What Will Fit Into Your Family? One of the 178 Flavors of AKC or A Mixed Floofin?
Dogs were domesticated thousands of years ago and have been man’s companion for just as long. Over the centuries, dogs have been bred to serve different purposes. The American Kennel Club (AKC) recognizes 178 different breeds in seven groupings: Toy; Hound; Sporting; Non-sporting; Working; Herding; and Terrier. Floofins & Co. dog walkers, pet sitters, and dog trainers work with all sorts of purebreds and mixes and each has special considerations when considering adding them to your family. What characteristics are ideal for your household?
- The Toy Group includes dogs that are meant to be companions. Some examples are Pugs, Italian Greyhounds, Papillons, and Yorkshire Terriers.
- The Hound Group is dogs that have been bred to hunt by sight or scent. This includes Basset Hounds, Beagles, Blood Hounds, and Dachshunds.
- The Sporting Group are dogs that will hunt birds on land and in water. Some of the dogs in this group are Weimaraners, Vizslas, Brittanys, and Cocker Spaniels.
- As for the Non-Sporting Group, this is a combination group of dogs that are bred for different functions, including companions. Bulldogs, Dalmations and Shiba Inu’s all fit into this group.
- The Working Group of dogs has been bred to perform functions such as guarding property, pulling carts or even participating in search and rescue. Examples of some dogs in this group are the Siberian Husky, Saint Bernard, and the Mastiff.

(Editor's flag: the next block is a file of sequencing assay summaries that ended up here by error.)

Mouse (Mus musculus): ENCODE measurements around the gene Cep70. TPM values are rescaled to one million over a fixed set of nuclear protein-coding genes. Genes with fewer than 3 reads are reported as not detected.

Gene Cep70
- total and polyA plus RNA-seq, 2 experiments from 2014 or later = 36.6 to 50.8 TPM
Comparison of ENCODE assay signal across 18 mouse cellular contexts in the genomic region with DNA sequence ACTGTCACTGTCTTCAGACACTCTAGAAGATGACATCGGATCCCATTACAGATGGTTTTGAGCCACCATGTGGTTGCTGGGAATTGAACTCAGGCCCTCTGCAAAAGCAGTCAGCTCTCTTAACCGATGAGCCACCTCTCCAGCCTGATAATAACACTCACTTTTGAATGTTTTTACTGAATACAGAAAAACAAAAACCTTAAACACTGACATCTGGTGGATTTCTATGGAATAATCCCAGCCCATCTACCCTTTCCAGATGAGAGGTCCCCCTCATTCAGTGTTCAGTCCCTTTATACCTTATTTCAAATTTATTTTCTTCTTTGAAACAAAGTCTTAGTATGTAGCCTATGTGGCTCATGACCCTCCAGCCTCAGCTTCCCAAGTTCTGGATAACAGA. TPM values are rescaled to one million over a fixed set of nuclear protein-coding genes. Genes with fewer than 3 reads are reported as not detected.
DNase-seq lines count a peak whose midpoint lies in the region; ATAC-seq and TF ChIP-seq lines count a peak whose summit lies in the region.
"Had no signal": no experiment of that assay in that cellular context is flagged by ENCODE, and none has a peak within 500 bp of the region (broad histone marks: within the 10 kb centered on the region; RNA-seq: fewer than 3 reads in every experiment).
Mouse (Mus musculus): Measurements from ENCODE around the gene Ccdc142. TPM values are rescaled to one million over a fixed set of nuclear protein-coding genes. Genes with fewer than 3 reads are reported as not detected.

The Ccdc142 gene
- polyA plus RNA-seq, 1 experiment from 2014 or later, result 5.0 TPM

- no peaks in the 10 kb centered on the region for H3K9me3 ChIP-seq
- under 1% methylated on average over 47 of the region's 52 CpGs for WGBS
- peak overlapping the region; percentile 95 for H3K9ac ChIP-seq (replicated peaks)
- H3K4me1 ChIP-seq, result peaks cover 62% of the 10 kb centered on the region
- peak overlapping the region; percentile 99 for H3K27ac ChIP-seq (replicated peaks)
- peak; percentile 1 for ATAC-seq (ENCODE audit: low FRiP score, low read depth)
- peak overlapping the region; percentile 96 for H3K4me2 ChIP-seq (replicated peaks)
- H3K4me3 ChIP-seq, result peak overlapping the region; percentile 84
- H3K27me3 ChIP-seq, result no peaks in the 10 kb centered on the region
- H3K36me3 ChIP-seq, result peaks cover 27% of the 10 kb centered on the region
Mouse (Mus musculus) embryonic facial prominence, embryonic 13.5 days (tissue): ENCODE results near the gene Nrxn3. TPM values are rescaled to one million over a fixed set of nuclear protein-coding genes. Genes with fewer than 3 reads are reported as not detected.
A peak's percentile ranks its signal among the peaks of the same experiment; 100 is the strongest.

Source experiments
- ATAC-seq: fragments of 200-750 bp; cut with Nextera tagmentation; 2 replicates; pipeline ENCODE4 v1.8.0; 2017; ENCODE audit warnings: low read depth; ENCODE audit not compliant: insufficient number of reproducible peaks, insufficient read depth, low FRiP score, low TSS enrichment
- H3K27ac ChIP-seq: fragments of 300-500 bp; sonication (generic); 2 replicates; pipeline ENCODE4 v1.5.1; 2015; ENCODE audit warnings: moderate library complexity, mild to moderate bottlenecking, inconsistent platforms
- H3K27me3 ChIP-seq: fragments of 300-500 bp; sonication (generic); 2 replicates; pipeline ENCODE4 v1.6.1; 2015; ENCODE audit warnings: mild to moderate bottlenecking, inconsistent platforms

- The Herding Group were bred to do just as the name implies, help ranchers take care of their livestock. Border Collies, Briards, and Collies all fall into this category.
- The Terrier Group is dogs that have been bred to hunt out vermin. Some examples are the West Highland White Terrier, Border Terrier or Miniature Schnauzer.
There are many more breeds than the 178 recognized by the AKC out there, as well as all kinds of mixed breed dogs with multiple breed characteristics wrapped into one furry dog, which leaves a lot of options to consider when adding one to your family. Factors you should consider when deciding on the breed or mixed breed your interested in adopting include, your activity level, work schedule, or commitment to grooming. Each breed or mixed breed comes with their own unique training challenges and may not have a disposition that fits your lifestyle, even if you like the size and look of the dog.
Are you prepared for a dog who might nip at your heels or try to herd you if you were to bring a Border Collie home? Or would you be okay with a breed that’s not likely to be 100% house broken, like the Italian Greyhound? What about a dog that needs constant grooming, like the Shih Tzu? Are you prepared to work with them becoming comfortable getting brushed, combed and blow dried? When you get home after a long day of work, would you be interested in exercising a high energy dog like a Vizsla? These are only a few questions that you could ask yourself before settling in on adopting a specific breed or mixed breed.
The most important consideration is to make sure the breed you choose it is a good match for both you and the pet. While all purebred dogs might not follow the breed standard’s description, it is not something to be ignored. Research, but also get out to meet some of the breeds to see if it’s a type of dog that will fit in with your lifestyle. Training is important for all dogs, but by researching and getting familiar with breeds ahead of time, you’ll know what to expect and be better prepared. Dogs can add a wonderful dimension to your life. Take the time to make sure you’re adding the one that is just right for you and your family.